Two centenarians honoured guests at Saint John Remembrance Day ceremonies

Two centenarians honoured guests at Saint John Remembrance Day ceremonies
Two born same year as armistice honoured at Remembrance Day ceremony in N.B.
Two centenarians were honoured guests as Saint John Remembrance Day ceremonies marked 100 years since the end of World War One.  

George Kelley was the reviewing officer of the ceremony. The 100-year-old fought with the Royal Canadian Air Force in the Second World War. 

Mary Richards was a nurse in the veterans affairs hospital for 30 years. She was born in 1918, before the armistice ending the First World War was signed.

Richards and Kelley placed the first wreath on the cenotaph in the centre of the arena together, while the Combined Remembrance Service choir sang In Flanders Fields.

Saint John Harbour MLA Gerry Lowe and Saint John mayor Don Darling both placed wreaths while the Simonds Lions Caledonian Pipe Band played Amazing Grace.

The remembrance ceremony featured many musical performances, including the playing of the national anthem, trumpet solo The Rouse, and Newfoundland artist Terry Kelly's A Pittance of Time, which master of ceremonies Retired Lt. Bernard Cormier called "a tradition" of the city's remembrance.

The firing of a cannon outside marked the beginning and ending of the two-minute moment of silence. The poppy-studded crowd inside fell to a hush.

"But that is not all we think about. We think about joyous reunions, messages of hope and love, we think about rehabilitation and healing."

Cormier spoke of how Canada achieved nation status by signing the treaty after the Second World War separately from the British Empire.

"This nationhood was purchased by the gallant men who stood fast at Ypres, stormed Regina Trench, climbed the heights of Vimy, captured Passchendaele and entered Mons on November 11, 1918," he said.

Cormier remarked on New Brunswick's contribution, not only in men who fought, but those who supported the war effort through nursing or remaining home to work in armament factories.

For those who serveOther speeches of the day called for acknowledgement of the sacrifice of all those who serve, and their families.

"We remember the mothers and fathers, wives and husbands, parents and children who said goodbye, not knowing it was the last time," he said.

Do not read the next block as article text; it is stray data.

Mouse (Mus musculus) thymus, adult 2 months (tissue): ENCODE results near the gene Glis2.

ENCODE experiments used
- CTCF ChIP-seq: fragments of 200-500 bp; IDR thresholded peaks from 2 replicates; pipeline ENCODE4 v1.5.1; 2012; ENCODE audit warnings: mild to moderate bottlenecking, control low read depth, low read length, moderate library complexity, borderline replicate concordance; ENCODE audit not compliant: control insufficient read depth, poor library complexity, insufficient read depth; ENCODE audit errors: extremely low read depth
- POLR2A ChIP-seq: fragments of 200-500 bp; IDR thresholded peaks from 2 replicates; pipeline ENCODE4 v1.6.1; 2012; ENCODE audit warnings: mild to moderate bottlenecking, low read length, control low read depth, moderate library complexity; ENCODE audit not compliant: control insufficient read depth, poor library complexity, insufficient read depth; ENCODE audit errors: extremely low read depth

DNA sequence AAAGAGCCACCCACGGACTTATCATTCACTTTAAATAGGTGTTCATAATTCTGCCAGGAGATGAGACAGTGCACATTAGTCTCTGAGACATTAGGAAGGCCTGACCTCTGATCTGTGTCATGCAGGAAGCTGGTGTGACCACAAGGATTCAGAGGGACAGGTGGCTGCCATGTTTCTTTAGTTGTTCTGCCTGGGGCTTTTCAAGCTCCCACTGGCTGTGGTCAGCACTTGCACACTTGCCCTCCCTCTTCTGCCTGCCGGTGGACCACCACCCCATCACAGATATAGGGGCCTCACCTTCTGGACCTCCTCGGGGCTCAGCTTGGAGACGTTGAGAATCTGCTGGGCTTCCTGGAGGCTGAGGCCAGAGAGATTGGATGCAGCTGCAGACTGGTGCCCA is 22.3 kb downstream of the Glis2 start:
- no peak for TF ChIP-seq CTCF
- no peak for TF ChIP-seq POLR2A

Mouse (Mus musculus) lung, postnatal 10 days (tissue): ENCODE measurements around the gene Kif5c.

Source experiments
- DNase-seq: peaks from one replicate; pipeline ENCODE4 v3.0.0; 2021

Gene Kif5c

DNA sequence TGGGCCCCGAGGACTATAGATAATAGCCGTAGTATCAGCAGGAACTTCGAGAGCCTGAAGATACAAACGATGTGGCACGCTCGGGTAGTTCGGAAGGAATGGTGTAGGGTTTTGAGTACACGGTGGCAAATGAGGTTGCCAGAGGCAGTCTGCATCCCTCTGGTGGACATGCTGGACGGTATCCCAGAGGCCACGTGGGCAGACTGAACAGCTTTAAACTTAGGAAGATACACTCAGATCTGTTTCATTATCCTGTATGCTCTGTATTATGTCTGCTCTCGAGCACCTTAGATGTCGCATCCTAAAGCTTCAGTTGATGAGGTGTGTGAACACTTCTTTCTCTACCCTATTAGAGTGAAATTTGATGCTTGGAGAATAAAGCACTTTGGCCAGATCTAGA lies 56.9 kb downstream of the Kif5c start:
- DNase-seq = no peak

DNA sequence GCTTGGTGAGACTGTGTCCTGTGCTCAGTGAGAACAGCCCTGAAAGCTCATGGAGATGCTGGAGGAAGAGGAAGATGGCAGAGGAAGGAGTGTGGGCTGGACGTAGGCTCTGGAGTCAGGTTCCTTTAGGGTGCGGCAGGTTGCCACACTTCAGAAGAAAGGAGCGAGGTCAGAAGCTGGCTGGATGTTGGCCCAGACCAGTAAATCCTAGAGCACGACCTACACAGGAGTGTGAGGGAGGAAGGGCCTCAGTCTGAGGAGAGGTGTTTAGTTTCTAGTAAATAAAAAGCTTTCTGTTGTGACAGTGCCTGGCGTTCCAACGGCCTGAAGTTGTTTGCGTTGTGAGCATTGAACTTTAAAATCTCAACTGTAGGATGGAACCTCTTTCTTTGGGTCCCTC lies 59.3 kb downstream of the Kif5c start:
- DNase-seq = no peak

Rev. Gregory L. McMullin delivered a prayer for the fallen, and for those "forever changed by what they had seen."

"May the remembering we have done here today reawaken and strengthen our resolve to labour for peace."

Rev. Michael Caines, a captain, encouraged the crowd to applaud in support of police and RCMP officers who also make sacrifices for the public.

"These are not easy days to be a police officer. Just a few years ago we know it was not easy to be a police officer in the city of Moncton. And we know that this year it was not easy to be a police officer in the city of Fredericton," he said.

The ceremony ended with a march past the cenotaph on the arena floor where attendees were encouraged to lay their poppies. 

"To have two people born the year the armistice was signed here today made it very special," said master of ceremonies Cormier during his closing remarks.

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SAINT JOHN, N.B. — Two New Brunswickers born the same year as the signing of the armistice were honoured at a Remembrance Day ceremony in Saint John today.

With his hand raised in a salute, George OKelly watched over the march past. He was born the same year as the armistice, and at 100 years old, OKelly was the reviewing officer for todays service.

OKelly is a Second World War veteran who went overseas as an air mechanic with the Royal Canadian Air Force.

I had no great patriotic desire to go to war, said OKelly, But everyone else was going, so why not.

We lost people and wed go down to the tavern, get some beer and start talking and you know, somebody says, oh he died and he was the most wonderful guy, well we would be saying – he was the best damn guy there ever ways, said OKelly.

But OKelly says he left the war with some good memories as well, meeting his wife of 52 years during that time.

They actually met at a dance and were apart for a year and they wrote letters back and forth for the entire year until she was able to come to Canada. She was from England, St. Netos, said OKellys granddaughter, Cst. Kelly McIntyre.

100-year-old Mary Richards was also born the year of armistice, she worked as a former nurse caring for veterans of both World Wars and felt the heavy losses of war right at home.

I had four brother s in service, two of them went overseas and they didnt come back, said Richards.

I remember them as two young very athletic young men. They were both into sports and like young fellas today, enjoyed life, she said.

The two centenarians laid a wreath in memory of fallen comrades at todays ceremony at Harbour Station.

"They were both born in the year the armistice was signed, they were both born before the armistice was signed. That connection to the past, we thought that would make the event special, said Master of Ceremonies, Bernard Cormier.

The two share a fading connection to the past, but one that helps ensure future generation never forget.

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